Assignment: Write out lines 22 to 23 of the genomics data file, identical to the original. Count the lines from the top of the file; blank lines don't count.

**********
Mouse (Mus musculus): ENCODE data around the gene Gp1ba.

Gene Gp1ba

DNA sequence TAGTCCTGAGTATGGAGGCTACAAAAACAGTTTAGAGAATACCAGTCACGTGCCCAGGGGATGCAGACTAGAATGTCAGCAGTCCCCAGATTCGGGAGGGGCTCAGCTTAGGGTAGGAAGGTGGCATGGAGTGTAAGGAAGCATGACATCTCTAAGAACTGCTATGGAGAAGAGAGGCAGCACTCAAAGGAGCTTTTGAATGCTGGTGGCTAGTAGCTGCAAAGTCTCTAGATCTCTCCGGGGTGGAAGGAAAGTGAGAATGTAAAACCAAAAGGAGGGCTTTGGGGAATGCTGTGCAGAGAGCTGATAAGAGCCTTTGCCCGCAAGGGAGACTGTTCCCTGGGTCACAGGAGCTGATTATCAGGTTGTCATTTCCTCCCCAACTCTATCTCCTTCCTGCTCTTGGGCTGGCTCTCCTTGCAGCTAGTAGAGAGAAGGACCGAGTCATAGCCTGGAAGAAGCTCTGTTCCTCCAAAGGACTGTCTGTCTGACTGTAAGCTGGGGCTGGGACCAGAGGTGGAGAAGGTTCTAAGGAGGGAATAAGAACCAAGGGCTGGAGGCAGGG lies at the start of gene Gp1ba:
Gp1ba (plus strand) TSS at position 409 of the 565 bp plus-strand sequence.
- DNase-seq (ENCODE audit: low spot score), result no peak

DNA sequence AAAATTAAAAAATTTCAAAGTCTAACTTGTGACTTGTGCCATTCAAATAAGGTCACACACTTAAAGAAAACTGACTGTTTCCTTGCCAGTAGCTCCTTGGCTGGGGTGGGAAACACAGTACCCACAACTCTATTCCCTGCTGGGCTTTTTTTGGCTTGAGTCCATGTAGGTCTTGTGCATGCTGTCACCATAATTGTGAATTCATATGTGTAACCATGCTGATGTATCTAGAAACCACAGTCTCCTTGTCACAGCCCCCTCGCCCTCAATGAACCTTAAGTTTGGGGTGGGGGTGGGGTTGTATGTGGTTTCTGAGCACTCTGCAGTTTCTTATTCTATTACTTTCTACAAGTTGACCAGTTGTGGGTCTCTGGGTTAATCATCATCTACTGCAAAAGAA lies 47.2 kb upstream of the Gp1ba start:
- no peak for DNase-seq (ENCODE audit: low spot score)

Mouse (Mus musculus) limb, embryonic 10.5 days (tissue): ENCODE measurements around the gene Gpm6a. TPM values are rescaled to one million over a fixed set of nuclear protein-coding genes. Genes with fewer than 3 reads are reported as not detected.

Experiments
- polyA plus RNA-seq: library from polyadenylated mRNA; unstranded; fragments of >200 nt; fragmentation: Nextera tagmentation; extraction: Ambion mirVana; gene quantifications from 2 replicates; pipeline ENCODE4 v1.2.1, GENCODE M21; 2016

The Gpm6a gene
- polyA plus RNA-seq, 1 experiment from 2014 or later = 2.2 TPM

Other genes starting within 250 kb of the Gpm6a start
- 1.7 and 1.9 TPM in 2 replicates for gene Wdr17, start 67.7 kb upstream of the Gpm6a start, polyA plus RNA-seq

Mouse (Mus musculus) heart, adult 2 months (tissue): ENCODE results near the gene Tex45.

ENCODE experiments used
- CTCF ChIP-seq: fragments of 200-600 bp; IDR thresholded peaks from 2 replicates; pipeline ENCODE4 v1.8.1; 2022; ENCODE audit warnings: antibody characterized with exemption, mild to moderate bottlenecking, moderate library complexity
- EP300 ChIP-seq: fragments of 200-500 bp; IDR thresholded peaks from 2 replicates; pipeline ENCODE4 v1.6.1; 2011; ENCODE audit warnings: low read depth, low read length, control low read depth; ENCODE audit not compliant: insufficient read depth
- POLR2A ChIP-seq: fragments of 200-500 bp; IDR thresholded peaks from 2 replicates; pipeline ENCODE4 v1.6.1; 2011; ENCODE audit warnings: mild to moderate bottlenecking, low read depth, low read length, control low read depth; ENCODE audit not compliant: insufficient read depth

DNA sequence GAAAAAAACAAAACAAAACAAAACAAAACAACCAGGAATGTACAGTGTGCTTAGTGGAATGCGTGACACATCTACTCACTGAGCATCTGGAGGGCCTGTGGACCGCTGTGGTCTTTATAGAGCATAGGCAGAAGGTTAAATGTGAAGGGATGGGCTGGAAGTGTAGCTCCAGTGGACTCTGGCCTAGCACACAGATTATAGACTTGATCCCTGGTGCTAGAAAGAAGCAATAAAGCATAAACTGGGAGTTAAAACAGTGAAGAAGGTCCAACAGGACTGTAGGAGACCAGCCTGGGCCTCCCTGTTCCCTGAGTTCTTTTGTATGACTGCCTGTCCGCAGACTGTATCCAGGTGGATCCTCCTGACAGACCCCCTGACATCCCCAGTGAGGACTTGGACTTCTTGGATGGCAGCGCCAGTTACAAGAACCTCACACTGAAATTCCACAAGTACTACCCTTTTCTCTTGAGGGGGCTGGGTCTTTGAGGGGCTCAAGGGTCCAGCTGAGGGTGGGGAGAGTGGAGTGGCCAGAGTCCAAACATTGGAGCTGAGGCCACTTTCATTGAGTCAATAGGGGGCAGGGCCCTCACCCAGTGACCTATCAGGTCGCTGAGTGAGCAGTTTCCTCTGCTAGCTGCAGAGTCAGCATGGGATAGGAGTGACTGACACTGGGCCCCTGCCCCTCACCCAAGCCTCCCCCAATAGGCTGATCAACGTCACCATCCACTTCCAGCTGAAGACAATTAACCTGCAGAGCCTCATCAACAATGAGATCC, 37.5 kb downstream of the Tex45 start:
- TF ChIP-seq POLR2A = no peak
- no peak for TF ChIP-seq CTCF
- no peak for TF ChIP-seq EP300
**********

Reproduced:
- no peak for TF ChIP-seq CTCF
- no peak for TF ChIP-seq EP300